Animals sold for food in China. Photo: AFP Biosphoto / Jean Robert

Foreign correspondents love to recount the curious customs of the countries they cover. Back in 1991, the Wall Street Journal’s man in China wrote about a custom that shocked many of his readers. His story was headlined, “Waiter, There’s a Rat in My Soup And It’s Delicious.”

The subject was a restaurant in the southern Chinese city Guangzhou that specialized in, yes, rat-meat cuisine. Among the 30 rat dishes featured on the menu were Lemon Deep Fried Rat, Fresh Lotus Seed Rat Stew and A Nest of Snake and Rat.

As context, the story offered this: “The Cantonese people of south China are legendary for eating anything that moves – and some things that are still moving.” Embellishing on this theme, the story added: “The food market here features cats, raccoons, owls, doves and snakes along with bear and tiger’s paw, dried deer penis and decomposed monkey skeletons.”

I don’t know whether that rat restaurant has survived, but food markets like the one mentioned in the story still persist across China. These are so-called “wet” markets where, underneath carcasses of domesticated ducks and pigs hanging from hooks, wild animals are slaughtered alive so the customer can be sure she’s getting the meat she’s paying for.

Which brings us to the subject of coronavirus. Covid-19, the form of coronavirus currently raging, is a zoonotic disease, one that originates in animals (probably bats in the case of Covid-19) and is passed to humans by some intermediary animal. Pangolins have been mentioned as a possibility, but in a past Chinese coronavirus case, SARS, civets were thought to be the guilty party.

No one knows for sure whether such markets played a role in Covid-19 but they, along with a seafood market, are the predominant theory. An alternative hypothesis of how diseases like this spread says too many humans in China simply live too close to wild animals. But even those who advance this hypothesis concede that markets may be part of the problem.

For example, a 2019 study by Chinese scientists noted that bat coronavirus hosts “live near humans, potentially transmitting viruses to humans and livestock,” but added, delicately, that “Chinese food culture maintains that live slaughtered animals are more nutritious, and this belief may enhance viral transmission.”

The Wildlife Conservation Society, a New York-based non-profit group, skipped the delicacy in its commentary on Covid-19. “Poorly regulated live animal markets, where wild animals, farmed-wildlife and domestic animals are transported from across the regions and housed together to sell for human consumption provide ideal conditions for the emergence of new viruses that threaten human health, economic stability, and ecosystem health,” WCS said.

Guilty or not, such markets and a seafood market were closed in Wuhan, the epicenter of Covid-19. The ruling Communist Party announced a nationwide crackdown on illegal wildlife trade. [There are reports that some such markets have since reopened.]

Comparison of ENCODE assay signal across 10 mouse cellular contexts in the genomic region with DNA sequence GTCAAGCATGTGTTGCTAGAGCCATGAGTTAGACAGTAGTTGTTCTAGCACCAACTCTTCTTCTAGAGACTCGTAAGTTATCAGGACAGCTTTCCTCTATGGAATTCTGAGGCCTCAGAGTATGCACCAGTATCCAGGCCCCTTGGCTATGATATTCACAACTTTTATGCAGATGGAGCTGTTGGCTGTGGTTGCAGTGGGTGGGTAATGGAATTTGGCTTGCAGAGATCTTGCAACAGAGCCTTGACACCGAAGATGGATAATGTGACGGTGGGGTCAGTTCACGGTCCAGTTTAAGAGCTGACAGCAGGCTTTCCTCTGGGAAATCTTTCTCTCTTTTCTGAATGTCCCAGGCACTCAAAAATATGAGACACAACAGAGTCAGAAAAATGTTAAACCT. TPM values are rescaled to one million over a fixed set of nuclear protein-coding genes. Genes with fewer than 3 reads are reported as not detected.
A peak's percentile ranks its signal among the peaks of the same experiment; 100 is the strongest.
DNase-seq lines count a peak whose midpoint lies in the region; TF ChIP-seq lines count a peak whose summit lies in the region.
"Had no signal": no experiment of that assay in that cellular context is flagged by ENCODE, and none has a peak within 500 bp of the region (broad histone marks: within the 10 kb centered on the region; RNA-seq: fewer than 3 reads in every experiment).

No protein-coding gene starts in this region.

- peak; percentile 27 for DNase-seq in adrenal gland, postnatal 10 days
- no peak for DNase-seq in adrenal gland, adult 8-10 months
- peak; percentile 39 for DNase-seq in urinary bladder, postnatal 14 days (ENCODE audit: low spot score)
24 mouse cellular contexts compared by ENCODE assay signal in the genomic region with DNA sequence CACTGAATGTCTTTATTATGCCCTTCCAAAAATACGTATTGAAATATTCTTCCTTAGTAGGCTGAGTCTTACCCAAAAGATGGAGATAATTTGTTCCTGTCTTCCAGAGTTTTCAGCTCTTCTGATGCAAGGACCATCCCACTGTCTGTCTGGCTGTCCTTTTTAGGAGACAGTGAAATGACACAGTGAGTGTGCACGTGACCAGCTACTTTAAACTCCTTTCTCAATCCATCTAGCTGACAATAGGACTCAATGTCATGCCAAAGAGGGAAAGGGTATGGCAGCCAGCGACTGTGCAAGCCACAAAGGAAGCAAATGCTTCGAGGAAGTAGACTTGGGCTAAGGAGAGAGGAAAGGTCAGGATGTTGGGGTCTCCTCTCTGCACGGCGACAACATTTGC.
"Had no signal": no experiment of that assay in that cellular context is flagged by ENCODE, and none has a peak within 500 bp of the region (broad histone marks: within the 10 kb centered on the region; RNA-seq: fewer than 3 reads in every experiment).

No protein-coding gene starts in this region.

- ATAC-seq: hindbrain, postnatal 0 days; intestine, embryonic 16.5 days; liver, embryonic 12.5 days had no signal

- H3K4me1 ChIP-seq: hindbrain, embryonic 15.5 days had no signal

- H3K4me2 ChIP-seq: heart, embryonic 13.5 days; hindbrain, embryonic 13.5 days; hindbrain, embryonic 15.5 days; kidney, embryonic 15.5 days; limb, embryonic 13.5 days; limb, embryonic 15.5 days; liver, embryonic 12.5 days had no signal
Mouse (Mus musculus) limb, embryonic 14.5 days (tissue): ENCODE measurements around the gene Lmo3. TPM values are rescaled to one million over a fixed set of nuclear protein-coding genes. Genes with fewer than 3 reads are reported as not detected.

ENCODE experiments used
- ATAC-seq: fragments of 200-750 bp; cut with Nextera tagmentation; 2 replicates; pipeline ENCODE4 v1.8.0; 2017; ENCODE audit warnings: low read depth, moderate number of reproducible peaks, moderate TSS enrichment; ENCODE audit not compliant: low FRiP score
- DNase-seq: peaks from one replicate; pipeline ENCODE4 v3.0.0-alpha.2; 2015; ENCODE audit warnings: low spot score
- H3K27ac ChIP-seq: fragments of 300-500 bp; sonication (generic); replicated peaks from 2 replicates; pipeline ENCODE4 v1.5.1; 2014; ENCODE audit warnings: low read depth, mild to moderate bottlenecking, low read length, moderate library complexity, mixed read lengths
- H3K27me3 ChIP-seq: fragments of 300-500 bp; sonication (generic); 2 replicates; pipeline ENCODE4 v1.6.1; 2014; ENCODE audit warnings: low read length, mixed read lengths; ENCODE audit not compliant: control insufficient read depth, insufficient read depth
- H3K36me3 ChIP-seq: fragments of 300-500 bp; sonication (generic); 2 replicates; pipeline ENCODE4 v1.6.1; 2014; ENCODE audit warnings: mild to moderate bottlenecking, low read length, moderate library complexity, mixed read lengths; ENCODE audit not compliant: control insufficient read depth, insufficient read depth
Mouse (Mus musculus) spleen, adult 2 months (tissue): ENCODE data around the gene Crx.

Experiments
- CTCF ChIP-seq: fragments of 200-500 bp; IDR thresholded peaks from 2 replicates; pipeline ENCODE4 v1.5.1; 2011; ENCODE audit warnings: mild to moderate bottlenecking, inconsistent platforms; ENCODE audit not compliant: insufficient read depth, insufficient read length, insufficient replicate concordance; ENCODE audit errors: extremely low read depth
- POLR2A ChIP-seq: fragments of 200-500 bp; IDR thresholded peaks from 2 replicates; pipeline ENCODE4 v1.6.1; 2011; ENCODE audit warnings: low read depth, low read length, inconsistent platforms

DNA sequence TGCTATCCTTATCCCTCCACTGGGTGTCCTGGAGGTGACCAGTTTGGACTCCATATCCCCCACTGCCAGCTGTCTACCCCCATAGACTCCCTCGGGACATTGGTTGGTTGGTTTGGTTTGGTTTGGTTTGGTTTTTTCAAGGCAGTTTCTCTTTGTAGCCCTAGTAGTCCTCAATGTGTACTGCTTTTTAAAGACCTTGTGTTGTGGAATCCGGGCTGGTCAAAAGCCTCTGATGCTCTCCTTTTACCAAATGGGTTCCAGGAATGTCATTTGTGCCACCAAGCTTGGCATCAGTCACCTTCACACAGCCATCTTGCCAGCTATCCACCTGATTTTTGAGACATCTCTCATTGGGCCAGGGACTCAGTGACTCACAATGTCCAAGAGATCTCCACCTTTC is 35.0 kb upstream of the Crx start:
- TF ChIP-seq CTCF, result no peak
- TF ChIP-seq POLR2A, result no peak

From an international perspective, the closures look like smart measures. In a globalized world, the diseases of a big economy like China’s can’t be contained within China – and neither can the economic damage they cause. American companies like Apple are already feeling the effects of supply-chain disruptions. America’s farmers and ranchers are being warned that expected big Chinese purchases of American farm products may be delayed — or worse.

Longer term, wet wildlife markets aren’t likely to disappear; they’re too deeply engrained in the social fabric. We can regret that, but it isn’t the place of foreigners to tell the Chinese they shouldn’t have such markets. They are entitled to their food culture; let them eat rat, even, if they so desire.

What the rest of the world can ask is that they regulate their food system to minimize the risk of contagious new infectious diseases like Covid-19. The Chinese themselves would be the biggest beneficiaries of better regulation.

And while wet markets are likely to hang on for some time, food retailing in China is in fact changing. Chenjun Pan, a Rabobank analyst, told the 2018 DTN Ag Summit that younger Chinese like convenience stores and ordering food in, as well as branded, small-package meat products and ready-to-cook food.

During my years in Asia, I described a lot of local customs. I tried to avoid ridiculing them. My colleague’s rat-restaurant story didn’t sneer at the popularity of rat meat. To this American reader, the Chinese in the story came off as sympathetic fellow humans who just happened to find delicious something I would deem too yucky to try.

In any event, official China did not take offense at the story. I have to wonder if it would be so complacently received today.

Three Wall Street Journal reporters were just thrown out of China as retaliation for an editorial page article by an academic that the reporters had nothing to do with. The Chinese took exception to the headline on the piece, which called China “The Real Sick Man of Asia.”

The academic argued that the country’s handling of Covid-19 exposed the weaknesses of China’s system of governance. He was critical but hardly “racist,” despite Chinese protestations.

A confident government of a great power would have ignored this. Alas, compared to 1991 today’s China is both more repressive and more thin-skinned. 

Former longtime Wall Street Journal Asia correspondent and editor Urban Lehner is editor emeritus of DTN/The Progressive Farmer. This article, originally published February 20 by the latter news organization and now republished by Asia Times with permission, is © Copyright 2020 DTN/The Progressive Farmer. All rights reserved.

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